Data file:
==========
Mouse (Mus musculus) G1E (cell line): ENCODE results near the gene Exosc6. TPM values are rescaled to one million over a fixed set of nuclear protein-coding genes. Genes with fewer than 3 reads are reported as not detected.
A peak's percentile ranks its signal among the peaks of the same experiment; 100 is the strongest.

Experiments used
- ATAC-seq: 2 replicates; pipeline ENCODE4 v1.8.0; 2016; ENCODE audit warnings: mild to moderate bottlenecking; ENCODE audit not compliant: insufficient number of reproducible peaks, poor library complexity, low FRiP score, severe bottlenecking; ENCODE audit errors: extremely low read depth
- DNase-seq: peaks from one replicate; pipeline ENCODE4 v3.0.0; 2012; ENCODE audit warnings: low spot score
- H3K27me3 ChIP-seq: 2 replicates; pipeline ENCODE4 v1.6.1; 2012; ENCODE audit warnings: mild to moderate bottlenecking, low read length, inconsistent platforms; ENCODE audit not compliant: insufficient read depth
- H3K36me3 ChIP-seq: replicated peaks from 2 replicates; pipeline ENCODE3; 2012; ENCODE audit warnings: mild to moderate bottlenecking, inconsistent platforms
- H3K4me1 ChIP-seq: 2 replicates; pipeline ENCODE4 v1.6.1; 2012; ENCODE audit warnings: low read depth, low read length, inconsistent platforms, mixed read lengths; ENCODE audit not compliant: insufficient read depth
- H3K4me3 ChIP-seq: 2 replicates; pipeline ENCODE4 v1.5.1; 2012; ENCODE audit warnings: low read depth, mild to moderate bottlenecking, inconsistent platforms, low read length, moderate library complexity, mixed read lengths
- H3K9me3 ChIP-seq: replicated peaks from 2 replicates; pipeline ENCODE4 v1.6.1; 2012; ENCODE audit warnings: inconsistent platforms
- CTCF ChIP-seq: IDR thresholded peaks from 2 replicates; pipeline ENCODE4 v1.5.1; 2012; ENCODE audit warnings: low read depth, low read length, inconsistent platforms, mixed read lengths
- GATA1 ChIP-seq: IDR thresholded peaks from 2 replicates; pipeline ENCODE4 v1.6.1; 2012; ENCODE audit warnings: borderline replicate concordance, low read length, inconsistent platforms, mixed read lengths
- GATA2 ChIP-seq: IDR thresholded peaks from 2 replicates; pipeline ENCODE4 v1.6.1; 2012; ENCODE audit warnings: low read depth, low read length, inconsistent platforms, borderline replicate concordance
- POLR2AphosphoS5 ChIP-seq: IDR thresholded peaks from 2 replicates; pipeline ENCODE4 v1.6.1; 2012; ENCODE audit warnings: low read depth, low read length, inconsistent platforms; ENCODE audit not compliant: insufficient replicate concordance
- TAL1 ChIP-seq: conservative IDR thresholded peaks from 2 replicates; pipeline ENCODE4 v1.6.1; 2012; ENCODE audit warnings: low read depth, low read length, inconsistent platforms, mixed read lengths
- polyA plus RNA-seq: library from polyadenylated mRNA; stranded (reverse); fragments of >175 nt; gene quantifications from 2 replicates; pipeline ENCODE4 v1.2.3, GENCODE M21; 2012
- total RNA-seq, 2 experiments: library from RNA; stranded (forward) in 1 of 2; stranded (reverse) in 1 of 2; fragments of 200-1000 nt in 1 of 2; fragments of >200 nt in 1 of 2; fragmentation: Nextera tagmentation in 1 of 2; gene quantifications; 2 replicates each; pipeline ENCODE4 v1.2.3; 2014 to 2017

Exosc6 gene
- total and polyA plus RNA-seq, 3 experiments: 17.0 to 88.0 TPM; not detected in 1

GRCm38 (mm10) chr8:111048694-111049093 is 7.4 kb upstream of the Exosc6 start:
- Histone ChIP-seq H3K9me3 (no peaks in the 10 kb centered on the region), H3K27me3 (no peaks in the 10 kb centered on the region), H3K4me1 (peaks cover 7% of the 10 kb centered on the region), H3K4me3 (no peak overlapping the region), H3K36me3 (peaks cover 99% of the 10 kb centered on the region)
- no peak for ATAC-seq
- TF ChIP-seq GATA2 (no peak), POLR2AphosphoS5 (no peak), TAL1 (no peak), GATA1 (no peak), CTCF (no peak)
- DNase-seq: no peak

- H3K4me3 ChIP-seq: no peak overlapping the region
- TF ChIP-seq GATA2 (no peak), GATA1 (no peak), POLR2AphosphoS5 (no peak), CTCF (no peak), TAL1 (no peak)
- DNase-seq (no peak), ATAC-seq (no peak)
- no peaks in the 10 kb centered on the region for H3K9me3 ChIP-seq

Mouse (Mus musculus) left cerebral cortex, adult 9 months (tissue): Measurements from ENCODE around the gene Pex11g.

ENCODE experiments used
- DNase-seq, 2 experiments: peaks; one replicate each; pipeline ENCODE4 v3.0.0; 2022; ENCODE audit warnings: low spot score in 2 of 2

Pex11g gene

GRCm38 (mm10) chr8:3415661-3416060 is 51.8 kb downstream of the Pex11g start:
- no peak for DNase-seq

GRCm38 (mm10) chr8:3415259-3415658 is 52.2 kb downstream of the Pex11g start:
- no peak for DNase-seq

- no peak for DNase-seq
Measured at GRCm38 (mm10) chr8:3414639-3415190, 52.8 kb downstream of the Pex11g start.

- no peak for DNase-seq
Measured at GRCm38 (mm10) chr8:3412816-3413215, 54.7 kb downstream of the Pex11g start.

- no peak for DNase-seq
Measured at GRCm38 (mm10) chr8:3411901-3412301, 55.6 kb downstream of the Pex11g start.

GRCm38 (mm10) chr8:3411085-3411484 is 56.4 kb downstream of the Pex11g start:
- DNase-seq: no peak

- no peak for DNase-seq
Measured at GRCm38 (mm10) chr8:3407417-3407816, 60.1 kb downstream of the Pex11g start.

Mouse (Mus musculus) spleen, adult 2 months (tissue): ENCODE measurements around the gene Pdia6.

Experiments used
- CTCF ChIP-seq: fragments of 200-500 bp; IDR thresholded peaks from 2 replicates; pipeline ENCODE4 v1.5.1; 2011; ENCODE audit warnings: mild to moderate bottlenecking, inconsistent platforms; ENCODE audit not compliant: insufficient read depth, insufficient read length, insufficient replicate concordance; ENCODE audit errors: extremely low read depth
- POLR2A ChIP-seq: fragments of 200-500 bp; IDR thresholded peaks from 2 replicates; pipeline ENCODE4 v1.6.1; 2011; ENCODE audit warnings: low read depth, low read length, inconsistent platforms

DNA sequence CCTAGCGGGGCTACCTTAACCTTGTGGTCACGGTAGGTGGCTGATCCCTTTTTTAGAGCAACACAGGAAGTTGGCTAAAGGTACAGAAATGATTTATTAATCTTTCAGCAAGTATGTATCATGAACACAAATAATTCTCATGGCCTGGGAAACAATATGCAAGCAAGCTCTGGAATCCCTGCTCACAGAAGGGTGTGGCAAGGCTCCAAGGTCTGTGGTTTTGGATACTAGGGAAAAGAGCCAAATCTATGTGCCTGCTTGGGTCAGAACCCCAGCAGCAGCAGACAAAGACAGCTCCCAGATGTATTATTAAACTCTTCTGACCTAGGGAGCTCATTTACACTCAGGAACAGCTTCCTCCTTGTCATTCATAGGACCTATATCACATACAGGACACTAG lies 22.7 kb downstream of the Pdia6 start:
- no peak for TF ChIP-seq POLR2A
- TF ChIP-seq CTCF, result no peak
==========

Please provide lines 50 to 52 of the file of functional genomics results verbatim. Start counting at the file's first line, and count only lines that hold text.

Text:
- POLR2A ChIP-seq: fragments of 200-500 bp; IDR thresholded peaks from 2 replicates; pipeline ENCODE4 v1.6.1; 2011; ENCODE audit warnings: low read depth, low read length, inconsistent platforms

DNA sequence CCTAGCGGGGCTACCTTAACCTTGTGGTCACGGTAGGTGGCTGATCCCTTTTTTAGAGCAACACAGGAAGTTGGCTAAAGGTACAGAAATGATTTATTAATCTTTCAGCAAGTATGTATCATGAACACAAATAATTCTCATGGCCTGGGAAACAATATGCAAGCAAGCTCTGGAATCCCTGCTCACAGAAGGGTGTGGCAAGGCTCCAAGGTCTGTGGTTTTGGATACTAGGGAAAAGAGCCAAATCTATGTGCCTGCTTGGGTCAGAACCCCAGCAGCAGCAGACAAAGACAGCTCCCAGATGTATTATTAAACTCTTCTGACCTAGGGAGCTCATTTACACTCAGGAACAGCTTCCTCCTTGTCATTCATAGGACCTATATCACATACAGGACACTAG lies 22.7 kb downstream of the Pdia6 start:
- no peak for TF ChIP-seq POLR2A